Strength versus strength, top seed versus top seed, the story lines leading up to Super Bowl XLVIII were dripping with intrigue as the teams were getting set to kick off at New York’s Metlife Stadium yesterday. The game was pit as an almost storybook-like narrative consisting of a cast of football’s brightest stars playing out the final act of the season on football’s grandest stage.
A hero– future hall of famer Peyton Manning making another Super Bowl run in the twilight of his career, riding his Broncos to a potential final run into the New York night. A villain– Richard Sherman, as outspoken as he is talented, the league’s best cornerback is a menacing force and one the league’s top defensive players. He essentially takes away the teams best aerial threat on any opposing team and isn’t shy of letting them know about it. The folkloric defense– the Seattle Seahawks defensive unit has been the terror of the league this year, with few chinks in it’s armor this defensive side ranks with the all-time greats. The underdog– Russell Wilson, the talented second-year quarterback with all-world potential. The quarterback occasionally gets lost in the shuffle behind Seattle’s highly venerated defensive unit. Would the young signal caller be able to show the same poise on the biggest stage that he showed throughout the past two seasons or would he crumble underneath the bright lights and in the shadow of one of the all time greats in Peyton Manning?
The characters, plot, and stage were set for a memorable battle for the Lombardy trophy, however the game itself failed to live up to the media hype– the Super Bowl was far from anything ‘super’ in terms of an actual contest as the game resulted in the 43 – 8 pummeling of the Denver Broncos, in a game that never gained any traction in the form of a contest. The Seattle Seahawks dominance and an electrifying half-time performance by singer Bruno Mars and the Red Hot Chili Peppers were the two biggest takeaways from the event, with the latter receiving more praise than the actual game itself.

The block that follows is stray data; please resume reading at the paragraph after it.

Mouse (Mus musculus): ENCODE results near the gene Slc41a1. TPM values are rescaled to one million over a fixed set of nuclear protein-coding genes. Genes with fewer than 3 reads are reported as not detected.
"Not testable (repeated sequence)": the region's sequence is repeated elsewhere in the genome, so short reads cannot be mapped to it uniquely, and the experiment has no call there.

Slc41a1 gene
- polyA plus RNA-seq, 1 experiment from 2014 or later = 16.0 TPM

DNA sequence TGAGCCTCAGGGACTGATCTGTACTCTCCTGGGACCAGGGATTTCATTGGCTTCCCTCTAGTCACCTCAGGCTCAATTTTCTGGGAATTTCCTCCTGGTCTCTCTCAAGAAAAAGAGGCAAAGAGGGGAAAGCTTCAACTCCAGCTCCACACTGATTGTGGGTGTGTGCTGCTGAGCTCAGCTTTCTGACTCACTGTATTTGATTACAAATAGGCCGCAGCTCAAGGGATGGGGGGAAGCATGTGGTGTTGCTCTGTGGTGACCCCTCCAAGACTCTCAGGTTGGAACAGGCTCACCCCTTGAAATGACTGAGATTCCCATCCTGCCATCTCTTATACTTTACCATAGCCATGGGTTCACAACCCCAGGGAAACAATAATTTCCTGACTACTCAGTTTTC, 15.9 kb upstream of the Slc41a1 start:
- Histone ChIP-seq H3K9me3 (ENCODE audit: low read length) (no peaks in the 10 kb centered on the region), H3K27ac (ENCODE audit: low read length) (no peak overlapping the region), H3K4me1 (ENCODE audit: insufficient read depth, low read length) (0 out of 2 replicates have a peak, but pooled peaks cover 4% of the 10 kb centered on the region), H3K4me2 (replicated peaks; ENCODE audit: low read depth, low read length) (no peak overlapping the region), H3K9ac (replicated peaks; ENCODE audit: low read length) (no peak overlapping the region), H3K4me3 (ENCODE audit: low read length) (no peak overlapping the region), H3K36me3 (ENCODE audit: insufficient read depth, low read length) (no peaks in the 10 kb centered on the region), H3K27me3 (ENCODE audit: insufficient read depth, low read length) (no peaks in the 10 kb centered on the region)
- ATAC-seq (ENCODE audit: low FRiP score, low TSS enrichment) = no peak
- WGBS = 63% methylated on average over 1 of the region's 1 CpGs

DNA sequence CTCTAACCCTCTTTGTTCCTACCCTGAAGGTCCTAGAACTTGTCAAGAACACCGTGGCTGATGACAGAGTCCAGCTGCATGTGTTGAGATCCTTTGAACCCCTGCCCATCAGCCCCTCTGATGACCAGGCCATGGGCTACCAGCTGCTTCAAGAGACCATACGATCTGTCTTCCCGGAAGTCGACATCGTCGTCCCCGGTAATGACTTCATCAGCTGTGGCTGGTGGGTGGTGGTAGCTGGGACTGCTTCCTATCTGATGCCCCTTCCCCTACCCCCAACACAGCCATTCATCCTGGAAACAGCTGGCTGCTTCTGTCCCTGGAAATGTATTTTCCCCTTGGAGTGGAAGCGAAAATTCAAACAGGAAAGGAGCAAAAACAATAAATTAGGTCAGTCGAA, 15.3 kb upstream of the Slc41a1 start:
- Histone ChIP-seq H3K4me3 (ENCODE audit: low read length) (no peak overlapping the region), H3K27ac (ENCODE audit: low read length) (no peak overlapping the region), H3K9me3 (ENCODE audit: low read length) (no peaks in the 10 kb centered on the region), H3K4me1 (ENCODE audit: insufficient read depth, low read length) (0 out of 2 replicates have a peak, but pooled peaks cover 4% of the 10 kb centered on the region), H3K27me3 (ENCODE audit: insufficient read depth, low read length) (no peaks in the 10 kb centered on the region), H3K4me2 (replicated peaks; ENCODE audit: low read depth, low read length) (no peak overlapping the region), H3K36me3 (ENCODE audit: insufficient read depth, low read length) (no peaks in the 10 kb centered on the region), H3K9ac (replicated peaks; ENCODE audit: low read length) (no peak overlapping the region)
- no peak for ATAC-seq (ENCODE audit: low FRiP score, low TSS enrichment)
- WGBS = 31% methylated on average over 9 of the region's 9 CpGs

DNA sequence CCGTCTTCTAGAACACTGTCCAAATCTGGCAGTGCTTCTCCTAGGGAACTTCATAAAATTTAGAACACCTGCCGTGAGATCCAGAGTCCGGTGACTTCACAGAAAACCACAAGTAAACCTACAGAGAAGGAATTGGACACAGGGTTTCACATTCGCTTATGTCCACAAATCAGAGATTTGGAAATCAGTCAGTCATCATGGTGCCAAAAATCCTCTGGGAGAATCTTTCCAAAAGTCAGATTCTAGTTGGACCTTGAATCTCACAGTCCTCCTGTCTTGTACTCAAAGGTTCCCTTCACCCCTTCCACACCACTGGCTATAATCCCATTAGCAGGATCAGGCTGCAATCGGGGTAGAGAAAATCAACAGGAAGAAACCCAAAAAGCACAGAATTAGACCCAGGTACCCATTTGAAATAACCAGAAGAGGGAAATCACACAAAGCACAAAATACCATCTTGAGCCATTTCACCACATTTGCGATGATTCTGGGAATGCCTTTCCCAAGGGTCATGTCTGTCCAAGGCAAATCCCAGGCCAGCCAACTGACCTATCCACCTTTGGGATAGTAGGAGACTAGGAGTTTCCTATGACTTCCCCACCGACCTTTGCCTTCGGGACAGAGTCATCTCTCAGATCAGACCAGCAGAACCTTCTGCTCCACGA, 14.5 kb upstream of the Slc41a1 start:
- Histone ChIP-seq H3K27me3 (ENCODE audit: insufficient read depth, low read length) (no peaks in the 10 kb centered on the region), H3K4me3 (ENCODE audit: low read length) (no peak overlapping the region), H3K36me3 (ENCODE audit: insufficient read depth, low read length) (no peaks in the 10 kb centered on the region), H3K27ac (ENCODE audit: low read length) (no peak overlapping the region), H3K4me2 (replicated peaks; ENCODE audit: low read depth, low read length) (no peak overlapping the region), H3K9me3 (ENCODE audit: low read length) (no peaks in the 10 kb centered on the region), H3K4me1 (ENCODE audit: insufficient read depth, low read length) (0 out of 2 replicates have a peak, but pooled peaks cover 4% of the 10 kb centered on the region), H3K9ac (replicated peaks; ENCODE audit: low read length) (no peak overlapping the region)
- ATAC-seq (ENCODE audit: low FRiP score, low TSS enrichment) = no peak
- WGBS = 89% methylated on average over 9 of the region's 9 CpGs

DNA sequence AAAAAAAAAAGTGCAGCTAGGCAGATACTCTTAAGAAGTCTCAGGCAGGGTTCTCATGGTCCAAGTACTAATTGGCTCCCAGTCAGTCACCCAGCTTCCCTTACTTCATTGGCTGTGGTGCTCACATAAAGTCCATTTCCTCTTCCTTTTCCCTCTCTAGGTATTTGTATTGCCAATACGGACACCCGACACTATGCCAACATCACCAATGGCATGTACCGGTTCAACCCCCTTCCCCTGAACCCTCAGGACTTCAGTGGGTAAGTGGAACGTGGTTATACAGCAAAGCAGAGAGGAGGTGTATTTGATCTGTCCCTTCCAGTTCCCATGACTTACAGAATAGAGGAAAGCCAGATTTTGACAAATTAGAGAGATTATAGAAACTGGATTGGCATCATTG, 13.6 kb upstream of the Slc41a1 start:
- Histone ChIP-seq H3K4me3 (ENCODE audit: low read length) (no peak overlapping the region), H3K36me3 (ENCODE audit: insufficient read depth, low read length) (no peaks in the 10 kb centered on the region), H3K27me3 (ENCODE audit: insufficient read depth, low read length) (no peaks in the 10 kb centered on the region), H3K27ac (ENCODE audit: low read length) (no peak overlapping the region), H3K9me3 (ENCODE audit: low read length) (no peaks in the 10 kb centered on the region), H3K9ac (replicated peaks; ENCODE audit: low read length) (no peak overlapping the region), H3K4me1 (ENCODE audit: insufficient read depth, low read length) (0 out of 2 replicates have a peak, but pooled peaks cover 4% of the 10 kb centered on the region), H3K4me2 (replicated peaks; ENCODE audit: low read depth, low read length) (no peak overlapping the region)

The highly anticipated bout between the Denver Broncos’ history rewriting offense versus the league’s most feared defense in the Seattle Seahawks’ “Legion of Doom”was to be a memorable showcase; however, the climax of the 2014 season fell far short of its assumed greatness, and sorely lacking among Super Bowls’ to remember.
In one corner, you had the league’s record breaking offense and passing attack of the Denver Broncos, led by uber quarterback, 5-time league MVP Peyton Manning; at his disposal, one of the leagues most formidable supporting casts with the likes of Demaryius Thomas, Julius Thomas, Wes Welker, Eric Decker, and Knowshown Moreno. Manning’s side took the league by storm this year putting up points at a torrid pace, rewriting most of the major passing records. In the opposing corner, the Seattle Seahawks, anchored by the league’s stingiest and most ferocious defense, ranking first in all major defensive categories. However the Super Bowl itself, while being the highest watched television show in U.S. history, failed to meet expectations. The potential would prove an unfulfilled promise with the Seahawks blowing out the Broncos 43 – 8, with Seattle never really letting the AFC Champs in the contest.